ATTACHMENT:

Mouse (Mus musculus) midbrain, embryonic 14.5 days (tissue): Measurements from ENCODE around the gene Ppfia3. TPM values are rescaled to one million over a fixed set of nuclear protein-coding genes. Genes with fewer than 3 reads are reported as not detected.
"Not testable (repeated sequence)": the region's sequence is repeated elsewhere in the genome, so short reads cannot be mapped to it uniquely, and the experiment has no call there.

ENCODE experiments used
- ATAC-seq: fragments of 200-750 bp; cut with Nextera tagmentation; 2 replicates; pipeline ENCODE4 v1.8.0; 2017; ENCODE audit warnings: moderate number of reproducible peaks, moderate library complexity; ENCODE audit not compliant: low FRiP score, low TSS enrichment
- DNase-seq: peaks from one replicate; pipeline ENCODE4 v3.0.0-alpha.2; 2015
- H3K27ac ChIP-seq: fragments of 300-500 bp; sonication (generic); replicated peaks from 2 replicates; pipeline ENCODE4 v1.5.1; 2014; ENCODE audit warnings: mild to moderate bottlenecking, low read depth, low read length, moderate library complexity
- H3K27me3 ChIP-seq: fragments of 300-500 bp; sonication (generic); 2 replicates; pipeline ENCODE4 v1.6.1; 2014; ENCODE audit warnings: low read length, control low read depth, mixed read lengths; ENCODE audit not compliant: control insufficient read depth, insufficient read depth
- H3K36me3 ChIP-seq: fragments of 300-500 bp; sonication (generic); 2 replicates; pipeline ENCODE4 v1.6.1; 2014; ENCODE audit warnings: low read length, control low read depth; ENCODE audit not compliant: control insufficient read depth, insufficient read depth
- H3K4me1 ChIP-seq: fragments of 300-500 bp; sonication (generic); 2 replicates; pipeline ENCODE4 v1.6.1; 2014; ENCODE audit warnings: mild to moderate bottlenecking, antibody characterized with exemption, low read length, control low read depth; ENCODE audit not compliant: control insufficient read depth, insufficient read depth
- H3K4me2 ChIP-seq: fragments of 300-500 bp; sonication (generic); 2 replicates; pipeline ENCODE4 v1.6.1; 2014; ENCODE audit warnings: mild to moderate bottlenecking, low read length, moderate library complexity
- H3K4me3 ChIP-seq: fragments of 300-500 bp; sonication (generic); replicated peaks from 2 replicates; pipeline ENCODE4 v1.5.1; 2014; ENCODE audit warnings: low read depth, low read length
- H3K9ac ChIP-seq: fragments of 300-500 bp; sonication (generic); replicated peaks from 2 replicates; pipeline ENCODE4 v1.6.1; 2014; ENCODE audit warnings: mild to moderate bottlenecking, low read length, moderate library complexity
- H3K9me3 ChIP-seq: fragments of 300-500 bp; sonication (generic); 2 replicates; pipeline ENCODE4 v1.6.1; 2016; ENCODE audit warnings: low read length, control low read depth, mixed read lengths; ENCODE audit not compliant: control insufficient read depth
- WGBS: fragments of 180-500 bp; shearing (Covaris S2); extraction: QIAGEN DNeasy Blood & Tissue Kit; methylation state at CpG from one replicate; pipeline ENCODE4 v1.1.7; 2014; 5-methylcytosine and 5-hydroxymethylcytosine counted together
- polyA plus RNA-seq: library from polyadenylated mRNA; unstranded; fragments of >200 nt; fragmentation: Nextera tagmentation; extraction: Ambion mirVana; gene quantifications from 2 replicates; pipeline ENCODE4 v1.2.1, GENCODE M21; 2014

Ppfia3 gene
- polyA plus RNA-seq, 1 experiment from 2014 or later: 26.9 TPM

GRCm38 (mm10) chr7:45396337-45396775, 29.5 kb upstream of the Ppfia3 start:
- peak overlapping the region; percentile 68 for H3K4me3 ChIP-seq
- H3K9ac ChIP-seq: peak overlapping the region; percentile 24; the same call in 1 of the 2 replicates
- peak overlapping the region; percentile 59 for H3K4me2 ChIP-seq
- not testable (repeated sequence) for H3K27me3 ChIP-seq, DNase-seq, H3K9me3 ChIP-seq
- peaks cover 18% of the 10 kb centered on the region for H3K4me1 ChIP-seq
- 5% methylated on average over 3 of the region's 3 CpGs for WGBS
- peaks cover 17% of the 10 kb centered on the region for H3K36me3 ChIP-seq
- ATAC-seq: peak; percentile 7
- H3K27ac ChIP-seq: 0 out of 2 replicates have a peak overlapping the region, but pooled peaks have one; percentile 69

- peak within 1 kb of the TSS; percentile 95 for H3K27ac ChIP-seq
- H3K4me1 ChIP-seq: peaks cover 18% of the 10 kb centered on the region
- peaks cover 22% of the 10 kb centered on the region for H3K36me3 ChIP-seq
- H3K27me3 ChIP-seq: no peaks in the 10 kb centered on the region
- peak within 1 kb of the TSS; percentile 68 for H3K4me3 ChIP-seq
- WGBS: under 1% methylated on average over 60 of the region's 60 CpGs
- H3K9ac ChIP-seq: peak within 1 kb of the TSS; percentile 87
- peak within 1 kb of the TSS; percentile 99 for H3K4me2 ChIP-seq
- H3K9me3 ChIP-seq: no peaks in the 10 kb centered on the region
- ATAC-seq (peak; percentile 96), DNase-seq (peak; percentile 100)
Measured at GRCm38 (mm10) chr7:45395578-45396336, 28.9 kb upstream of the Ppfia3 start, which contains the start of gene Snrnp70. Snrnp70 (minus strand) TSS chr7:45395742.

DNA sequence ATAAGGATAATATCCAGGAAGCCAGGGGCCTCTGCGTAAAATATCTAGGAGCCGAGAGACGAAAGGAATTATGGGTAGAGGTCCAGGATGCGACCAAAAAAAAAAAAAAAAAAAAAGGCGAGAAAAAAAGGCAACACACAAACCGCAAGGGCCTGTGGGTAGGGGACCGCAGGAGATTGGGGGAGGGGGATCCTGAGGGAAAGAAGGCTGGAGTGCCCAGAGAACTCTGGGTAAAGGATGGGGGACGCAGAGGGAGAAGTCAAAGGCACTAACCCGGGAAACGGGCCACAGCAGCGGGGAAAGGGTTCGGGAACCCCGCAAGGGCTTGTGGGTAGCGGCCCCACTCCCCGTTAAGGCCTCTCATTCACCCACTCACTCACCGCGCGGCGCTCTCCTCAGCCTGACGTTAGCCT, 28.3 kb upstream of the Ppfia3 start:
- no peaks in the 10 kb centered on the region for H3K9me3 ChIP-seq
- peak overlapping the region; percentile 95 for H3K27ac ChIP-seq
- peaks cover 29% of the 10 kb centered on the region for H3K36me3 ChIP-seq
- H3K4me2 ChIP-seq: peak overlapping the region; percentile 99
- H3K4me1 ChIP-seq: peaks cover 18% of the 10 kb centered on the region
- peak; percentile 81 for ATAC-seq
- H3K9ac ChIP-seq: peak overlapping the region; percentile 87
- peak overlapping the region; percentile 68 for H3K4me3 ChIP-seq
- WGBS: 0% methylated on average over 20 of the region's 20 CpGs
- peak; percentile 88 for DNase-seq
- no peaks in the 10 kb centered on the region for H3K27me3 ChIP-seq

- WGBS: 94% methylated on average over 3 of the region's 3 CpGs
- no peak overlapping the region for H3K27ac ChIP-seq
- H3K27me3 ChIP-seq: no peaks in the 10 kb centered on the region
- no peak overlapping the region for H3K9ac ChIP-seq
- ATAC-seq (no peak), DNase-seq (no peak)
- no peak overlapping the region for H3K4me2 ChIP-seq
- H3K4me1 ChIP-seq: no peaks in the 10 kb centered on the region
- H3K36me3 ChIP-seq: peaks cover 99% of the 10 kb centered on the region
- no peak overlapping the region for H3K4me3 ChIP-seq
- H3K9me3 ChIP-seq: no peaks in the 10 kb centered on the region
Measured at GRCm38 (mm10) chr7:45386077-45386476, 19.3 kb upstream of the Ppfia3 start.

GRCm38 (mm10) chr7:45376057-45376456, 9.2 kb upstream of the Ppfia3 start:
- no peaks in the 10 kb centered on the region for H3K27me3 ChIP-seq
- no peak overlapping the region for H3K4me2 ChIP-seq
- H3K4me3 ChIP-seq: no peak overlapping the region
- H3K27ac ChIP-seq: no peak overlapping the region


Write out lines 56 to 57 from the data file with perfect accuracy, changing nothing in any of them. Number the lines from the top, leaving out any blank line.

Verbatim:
- no peak overlapping the region for H3K4me2 ChIP-seq
- H3K4me1 ChIP-seq: no peaks in the 10 kb centered on the region